Patents are the most complicated type of intellectual property, as well as the most restrictive. To patent an invention, you have to meet several requirements. First of all, the invention must be sufficiently novel. It must be substantially unlike anything that is already patented, has already been on the market, or has been written about in a publication. In fact, you can’t even patent your own invention if it has been on the market or discussed in publications for more than a year.
The vast majority of inventions are actually improvements on existing technology, not wholly new items. For example, the camcorder is essentially a combination of a video camera and a tape recorder, but it is a unique idea to combine them into one unit. It was so innovative, in fact, that when Jerome Lemelson first submitted the idea to the patent office in 1977, it was rejected as an absurd notion. When the invention was eventually patented, it launched a flood of portable video machines. If you search for the term “camcorder” in the U.S. Patent Office’s database, you will find more than a thousand separate patents. A modern camcorder is a combination of hundreds of patented inventions.
Adaptations of earlier inventions can be patented as long as they are nonobvious, meaning that a person of standard skill in the area of study wouldn’t automatically come up with the same idea upon examining the existing invention. For example, you can’t patent the concept of making a toaster that can handle more pieces of bread at once because that is only taking an existing invention and making it bigger. For an invention to be patented, it must be innovative to the point that it wouldn’t be obvious to others.
Another condition for patenting something is that the invention is “useful.” Generally speaking, this means that the invention serves some purpose and that it actually works. You couldn’t patent a random configuration of gears, for example, if it didn’t do anything in particular. You also wouldn’t be able to patent a time machine if you couldn’t construct a working model. Unproven ideas generally fall into the realm of science fiction and so are protected only by copyright law. The “useful” clause may also be interpreted as a prohibition against inventions that can only be used for illegal and/or immoral practices.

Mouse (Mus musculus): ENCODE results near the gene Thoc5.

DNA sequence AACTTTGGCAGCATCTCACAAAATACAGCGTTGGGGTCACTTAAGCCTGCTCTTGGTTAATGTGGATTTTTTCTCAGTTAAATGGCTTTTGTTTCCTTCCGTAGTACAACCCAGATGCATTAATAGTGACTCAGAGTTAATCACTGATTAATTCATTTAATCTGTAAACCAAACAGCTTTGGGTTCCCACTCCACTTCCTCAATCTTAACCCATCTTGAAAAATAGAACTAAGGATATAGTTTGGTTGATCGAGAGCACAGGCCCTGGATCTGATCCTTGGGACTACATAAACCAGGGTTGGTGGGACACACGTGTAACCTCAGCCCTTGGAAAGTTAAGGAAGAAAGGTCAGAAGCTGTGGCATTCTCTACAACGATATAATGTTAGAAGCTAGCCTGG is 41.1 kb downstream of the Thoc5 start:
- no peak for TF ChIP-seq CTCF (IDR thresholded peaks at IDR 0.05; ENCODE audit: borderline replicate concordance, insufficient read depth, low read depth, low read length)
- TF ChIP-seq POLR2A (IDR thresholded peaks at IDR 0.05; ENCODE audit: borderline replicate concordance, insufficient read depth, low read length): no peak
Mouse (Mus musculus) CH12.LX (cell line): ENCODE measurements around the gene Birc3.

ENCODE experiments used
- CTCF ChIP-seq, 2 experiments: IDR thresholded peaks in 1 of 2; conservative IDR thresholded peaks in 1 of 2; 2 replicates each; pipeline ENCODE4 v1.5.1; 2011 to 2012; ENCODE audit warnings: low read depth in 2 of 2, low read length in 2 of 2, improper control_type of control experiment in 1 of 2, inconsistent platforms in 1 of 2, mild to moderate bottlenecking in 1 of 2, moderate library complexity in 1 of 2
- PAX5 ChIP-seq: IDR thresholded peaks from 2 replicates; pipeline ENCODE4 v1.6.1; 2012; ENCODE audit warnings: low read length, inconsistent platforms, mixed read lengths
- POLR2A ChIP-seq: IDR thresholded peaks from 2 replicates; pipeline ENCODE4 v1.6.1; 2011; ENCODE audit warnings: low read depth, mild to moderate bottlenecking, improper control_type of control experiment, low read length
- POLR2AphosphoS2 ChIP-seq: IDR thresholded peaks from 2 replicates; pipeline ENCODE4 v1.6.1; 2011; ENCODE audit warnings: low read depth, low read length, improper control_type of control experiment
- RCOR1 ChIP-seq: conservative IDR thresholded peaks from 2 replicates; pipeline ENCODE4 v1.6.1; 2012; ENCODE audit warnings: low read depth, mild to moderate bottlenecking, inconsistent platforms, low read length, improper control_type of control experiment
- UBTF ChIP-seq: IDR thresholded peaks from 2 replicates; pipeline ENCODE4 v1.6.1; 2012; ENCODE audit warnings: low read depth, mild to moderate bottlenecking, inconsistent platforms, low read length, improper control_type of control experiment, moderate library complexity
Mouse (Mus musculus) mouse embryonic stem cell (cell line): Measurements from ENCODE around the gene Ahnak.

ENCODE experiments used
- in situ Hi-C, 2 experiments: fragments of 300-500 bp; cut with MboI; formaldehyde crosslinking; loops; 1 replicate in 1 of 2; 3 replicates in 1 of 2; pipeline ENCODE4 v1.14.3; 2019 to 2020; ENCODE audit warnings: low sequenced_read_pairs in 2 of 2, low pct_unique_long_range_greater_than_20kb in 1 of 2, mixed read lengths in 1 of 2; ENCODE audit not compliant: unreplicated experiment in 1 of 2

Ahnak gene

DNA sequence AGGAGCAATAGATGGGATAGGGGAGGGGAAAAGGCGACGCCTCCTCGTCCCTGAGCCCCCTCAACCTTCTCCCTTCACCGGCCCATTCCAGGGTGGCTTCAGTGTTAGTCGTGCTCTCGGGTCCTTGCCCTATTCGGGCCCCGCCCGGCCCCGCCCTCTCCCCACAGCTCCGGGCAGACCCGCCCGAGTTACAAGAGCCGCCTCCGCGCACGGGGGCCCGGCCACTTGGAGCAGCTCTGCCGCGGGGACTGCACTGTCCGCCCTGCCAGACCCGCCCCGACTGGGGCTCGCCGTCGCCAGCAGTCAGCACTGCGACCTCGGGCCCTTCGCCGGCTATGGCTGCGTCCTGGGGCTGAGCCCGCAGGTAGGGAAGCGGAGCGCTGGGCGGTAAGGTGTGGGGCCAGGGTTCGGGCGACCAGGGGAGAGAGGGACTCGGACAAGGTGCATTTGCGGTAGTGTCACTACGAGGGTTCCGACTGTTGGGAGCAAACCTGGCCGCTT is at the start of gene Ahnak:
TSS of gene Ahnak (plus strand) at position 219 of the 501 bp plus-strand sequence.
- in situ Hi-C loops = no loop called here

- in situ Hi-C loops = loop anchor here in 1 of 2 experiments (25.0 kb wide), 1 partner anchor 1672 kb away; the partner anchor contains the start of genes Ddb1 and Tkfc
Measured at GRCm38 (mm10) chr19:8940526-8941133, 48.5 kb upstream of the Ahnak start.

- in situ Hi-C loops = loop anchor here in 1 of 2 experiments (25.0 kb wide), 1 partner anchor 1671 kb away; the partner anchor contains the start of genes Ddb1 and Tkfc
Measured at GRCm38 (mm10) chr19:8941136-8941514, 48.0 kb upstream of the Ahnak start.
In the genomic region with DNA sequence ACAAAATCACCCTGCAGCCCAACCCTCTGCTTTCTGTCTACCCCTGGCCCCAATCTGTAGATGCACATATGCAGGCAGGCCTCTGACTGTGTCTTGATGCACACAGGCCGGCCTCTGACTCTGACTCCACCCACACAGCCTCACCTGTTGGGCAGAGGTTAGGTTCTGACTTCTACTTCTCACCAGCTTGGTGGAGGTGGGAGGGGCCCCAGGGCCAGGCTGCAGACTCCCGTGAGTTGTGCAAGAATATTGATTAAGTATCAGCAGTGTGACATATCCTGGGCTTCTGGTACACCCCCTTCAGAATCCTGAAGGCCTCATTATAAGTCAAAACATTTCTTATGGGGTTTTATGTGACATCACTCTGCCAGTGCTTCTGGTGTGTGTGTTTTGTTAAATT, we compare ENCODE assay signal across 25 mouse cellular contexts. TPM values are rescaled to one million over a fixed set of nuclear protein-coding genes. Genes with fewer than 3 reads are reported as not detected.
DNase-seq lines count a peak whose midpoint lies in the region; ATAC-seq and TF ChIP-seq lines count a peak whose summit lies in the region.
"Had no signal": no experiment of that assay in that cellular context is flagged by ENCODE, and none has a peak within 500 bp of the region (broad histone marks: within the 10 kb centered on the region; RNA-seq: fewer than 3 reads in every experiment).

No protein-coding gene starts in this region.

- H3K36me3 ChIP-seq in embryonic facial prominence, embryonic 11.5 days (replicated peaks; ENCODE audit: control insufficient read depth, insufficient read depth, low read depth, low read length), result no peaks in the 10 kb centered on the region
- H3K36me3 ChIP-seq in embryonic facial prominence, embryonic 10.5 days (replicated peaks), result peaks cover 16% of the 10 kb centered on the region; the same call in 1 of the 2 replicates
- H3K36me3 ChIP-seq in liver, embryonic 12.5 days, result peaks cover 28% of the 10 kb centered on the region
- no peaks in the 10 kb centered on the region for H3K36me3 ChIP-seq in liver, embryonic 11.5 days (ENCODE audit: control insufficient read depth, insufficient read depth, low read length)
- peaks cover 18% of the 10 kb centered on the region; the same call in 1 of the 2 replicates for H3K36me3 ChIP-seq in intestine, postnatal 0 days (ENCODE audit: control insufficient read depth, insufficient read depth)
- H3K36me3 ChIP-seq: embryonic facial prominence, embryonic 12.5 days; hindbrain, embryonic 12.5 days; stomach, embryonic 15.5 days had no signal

All a patent really does is give the patent-holder the right to stop others from producing, selling, or using their invention. For the patent-holders’ life (20 years in the United States), patent-holders can profit from their inventions by going into business for themselves or licensing the use of their invention to other companies. It is up to the patent-holder to actually enforce the patent; the government does not go after a patent or copyright infringers. To enlist the government’s help in stopping infringement, the patent-holder must take any infringers to court.
Some inventors, such as the late Jerome Lemelson, have spent a significant part of their careers battling infringers. Many large companies have been accused of appropriating inventors’ ideas without compensating them for their work. Though Lemelson had patented crucial components in some of the most momentous technology of the 20th century, he spent much of his life struggling to get by. His critics charged that most of his ideas were based on projects companies were already pursuing. Eventually, Lemelson won out, amassing a substantial fortune late in life. He and his wife Dorothy used much of this money to assist other struggling inventors. In 1994, they established the Lemelson Foundation, a philanthropic organization dedicated to promoting and rewarding American inventors.
While patent law does protect most forms of invention, it does not apply to all great ideas. In the next section, we’ll see what sort of things can be patented and which cannot.